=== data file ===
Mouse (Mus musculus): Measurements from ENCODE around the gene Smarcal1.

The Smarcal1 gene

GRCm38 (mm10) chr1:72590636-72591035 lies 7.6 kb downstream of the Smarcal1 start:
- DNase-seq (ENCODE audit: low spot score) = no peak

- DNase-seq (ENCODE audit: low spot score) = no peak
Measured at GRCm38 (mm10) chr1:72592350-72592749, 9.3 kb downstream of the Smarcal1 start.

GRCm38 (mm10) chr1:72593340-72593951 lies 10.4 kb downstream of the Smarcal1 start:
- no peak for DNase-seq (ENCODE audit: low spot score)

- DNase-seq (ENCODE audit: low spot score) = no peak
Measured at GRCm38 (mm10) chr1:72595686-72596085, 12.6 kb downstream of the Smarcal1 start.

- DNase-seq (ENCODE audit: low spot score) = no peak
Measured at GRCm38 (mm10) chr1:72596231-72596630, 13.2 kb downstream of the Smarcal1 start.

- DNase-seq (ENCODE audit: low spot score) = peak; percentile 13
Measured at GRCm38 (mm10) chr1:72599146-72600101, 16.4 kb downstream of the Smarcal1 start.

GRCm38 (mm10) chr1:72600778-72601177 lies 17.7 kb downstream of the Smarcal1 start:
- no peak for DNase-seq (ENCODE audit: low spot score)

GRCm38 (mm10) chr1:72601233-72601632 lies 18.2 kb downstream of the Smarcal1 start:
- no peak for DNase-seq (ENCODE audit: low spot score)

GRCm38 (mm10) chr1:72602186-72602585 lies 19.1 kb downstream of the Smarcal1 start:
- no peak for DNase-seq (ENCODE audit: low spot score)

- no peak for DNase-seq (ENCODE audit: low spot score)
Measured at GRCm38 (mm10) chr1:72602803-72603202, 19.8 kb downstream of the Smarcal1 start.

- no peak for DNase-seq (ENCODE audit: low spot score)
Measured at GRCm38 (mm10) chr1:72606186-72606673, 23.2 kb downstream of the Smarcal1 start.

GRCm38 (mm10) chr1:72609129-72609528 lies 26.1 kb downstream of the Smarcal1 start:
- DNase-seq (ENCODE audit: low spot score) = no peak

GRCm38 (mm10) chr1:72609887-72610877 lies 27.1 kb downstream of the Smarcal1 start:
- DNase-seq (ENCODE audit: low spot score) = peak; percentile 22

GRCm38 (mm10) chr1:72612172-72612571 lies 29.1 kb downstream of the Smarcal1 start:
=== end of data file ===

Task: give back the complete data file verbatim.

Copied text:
Mouse (Mus musculus): Measurements from ENCODE around the gene Smarcal1.

The Smarcal1 gene

GRCm38 (mm10) chr1:72590636-72591035 lies 7.6 kb downstream of the Smarcal1 start:
- DNase-seq (ENCODE audit: low spot score) = no peak

- DNase-seq (ENCODE audit: low spot score) = no peak
Measured at GRCm38 (mm10) chr1:72592350-72592749, 9.3 kb downstream of the Smarcal1 start.

GRCm38 (mm10) chr1:72593340-72593951 lies 10.4 kb downstream of the Smarcal1 start:
- no peak for DNase-seq (ENCODE audit: low spot score)

- DNase-seq (ENCODE audit: low spot score) = no peak
Measured at GRCm38 (mm10) chr1:72595686-72596085, 12.6 kb downstream of the Smarcal1 start.

- DNase-seq (ENCODE audit: low spot score) = no peak
Measured at GRCm38 (mm10) chr1:72596231-72596630, 13.2 kb downstream of the Smarcal1 start.

- DNase-seq (ENCODE audit: low spot score) = peak; percentile 13
Measured at GRCm38 (mm10) chr1:72599146-72600101, 16.4 kb downstream of the Smarcal1 start.

GRCm38 (mm10) chr1:72600778-72601177 lies 17.7 kb downstream of the Smarcal1 start:
- no peak for DNase-seq (ENCODE audit: low spot score)

GRCm38 (mm10) chr1:72601233-72601632 lies 18.2 kb downstream of the Smarcal1 start:
- no peak for DNase-seq (ENCODE audit: low spot score)

GRCm38 (mm10) chr1:72602186-72602585 lies 19.1 kb downstream of the Smarcal1 start:
- no peak for DNase-seq (ENCODE audit: low spot score)

- no peak for DNase-seq (ENCODE audit: low spot score)
Measured at GRCm38 (mm10) chr1:72602803-72603202, 19.8 kb downstream of the Smarcal1 start.

- no peak for DNase-seq (ENCODE audit: low spot score)
Measured at GRCm38 (mm10) chr1:72606186-72606673, 23.2 kb downstream of the Smarcal1 start.

GRCm38 (mm10) chr1:72609129-72609528 lies 26.1 kb downstream of the Smarcal1 start:
- DNase-seq (ENCODE audit: low spot score) = no peak

GRCm38 (mm10) chr1:72609887-72610877 lies 27.1 kb downstream of the Smarcal1 start:
- DNase-seq (ENCODE audit: low spot score) = peak; percentile 22

GRCm38 (mm10) chr1:72612172-72612571 lies 29.1 kb downstream of the Smarcal1 start: